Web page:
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Before we meet again
July 4, 2013 - Rick Chatenever
It doesn't take long to forget "Before Midnight" is a movie.
Shortly after the film opens, Ethan Hawke and Julie Delpy are driving through picturesque Greek scenery talking. And talking. And talking.
This marks the third cinematic pairing of their characters, Jesse and Celine, and the driving scene goes on for minute after minute in one continuous take. Shot through the windshield, it's a quietly stupendous feat of acting and filmmaking by the bright, appealing actors and their silent partner, writer-director Richard Linklater.
The film plays out in a series of similarly long takes in their endless, and endlessly fascinating, conversation. It helps that Delpy and Hawke are so much fun to watch while they're doing it.
Granted, my enthusiasm for this art-house romance got a boost from the thousands of miles I traveled to see it.
I'm writing this from Missoula, Mont., on our annual family visit, once again savoring the rustic meeting ground of rugged old-fashioned and cutting-edge hip.
"Before Midnight" is playing in Wilma Theatre, which dates from 1921, when a successful local businessman erected the eight-story apartment building and named its grand, ground-floor theater after his wife, Wilma, who was a light-opera artist of some repute.
Home to the International Wildlife Film Festival every year, the deco-accented Wilma Theater is fraying a bit but still stately, next to rushing waters of the Clark Fork River that bisects downtown Missoula.
Missoula's strong, utilitarian urban architecture from that era is ringed by mountains with snow still on their peaks in late June. Missoula feels like a railroad, and a whiskey-and-coffee-fueled small city from bygone times, echoing with memories of cattle ranchers, copper barons, miners and other gritty folks able to brave its winters.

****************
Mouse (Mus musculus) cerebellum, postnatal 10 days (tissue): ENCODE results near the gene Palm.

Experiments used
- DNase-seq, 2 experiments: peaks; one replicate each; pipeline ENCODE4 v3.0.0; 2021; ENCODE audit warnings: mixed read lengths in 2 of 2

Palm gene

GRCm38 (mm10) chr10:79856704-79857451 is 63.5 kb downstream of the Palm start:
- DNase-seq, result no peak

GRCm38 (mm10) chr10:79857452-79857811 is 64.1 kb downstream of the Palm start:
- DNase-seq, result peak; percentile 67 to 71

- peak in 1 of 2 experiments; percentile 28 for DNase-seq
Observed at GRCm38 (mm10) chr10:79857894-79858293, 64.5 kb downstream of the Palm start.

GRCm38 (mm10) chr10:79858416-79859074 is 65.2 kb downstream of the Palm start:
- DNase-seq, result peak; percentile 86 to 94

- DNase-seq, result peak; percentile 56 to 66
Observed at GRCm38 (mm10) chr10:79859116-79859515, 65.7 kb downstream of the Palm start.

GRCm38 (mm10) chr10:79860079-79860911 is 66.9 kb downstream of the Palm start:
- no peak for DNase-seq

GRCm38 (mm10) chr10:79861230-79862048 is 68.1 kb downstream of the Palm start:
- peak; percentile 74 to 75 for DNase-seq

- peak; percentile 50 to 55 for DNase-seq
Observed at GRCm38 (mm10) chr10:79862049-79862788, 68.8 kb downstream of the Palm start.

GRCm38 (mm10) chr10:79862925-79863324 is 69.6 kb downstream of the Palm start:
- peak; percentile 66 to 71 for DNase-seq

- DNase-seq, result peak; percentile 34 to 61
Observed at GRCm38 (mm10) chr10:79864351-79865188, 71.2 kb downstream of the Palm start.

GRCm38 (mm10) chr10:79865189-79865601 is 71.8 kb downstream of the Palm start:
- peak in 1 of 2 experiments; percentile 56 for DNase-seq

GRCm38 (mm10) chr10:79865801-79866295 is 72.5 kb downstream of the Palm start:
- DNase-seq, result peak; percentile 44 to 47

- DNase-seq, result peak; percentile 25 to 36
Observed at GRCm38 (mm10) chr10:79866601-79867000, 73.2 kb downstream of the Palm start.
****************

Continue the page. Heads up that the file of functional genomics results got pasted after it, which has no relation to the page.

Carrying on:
But Missoula has its artistic side, too, like the Wilma or a street named for great Western painter and sculptor Charlie Russell. It's also home to the University of Montana and countless authors and artists. You can get a great steak here in its many fine restaurants, but you can just as easily eat organically.
It's Ground Zero for any number of rugged adventure sports, summer or winter. But its tough hide camouflages a progressive, tolerant soul. A pair of men holding hands join in the vintage joy of just strolling through downtown in the warm golden twilight that lingers until 10 p.m.
Lingering twilight infuses "Before Midnight," too. When Jesse met Celine in 1995's "Before Sunrise," they were a pair of 20-something strangers on a train, who got off in Vienna and spent a magical night together before parting in the morning.
Their reunion in 2004's "Before Sunset" came after Jesse turned that first encounter into a novel, and Celine showed up at a Parisian bookstore on his book tour.
Voila! Ze chemistry, it is still here!
Now, nine years later, they are a couple, living in Paris where they have successful careers and a pair of adorable young twin daughters. "Before Midnight" comes at the end of a six-week writers' retreat with other, equally brilliant and beautiful people against a spectacular Greek backdrop.
It would all be perfect - if only life were perfect. But instead, "Before Midnight" is a rich, incisive, gold mine of data about the current state of affairs between men and women in our culture. It is by turns amusing, touching, shattering and hopeful. While Jesse and Celine's wit is as attractive as their faces, their most romantic quality is their honesty.
The genuine affection between the actors translates into rare chemistry on screen; ironically, their love is as present in their fighting as it is in their lighter moments. "Before Midnight" is all about love. Which means it's a drama, a comedy and a mystery, all at once.
It may not warrant getting on a plane to see, but is definitely worth putting on your Netflix to-do list.
* Contact Rick Chatenever at email@example.com.
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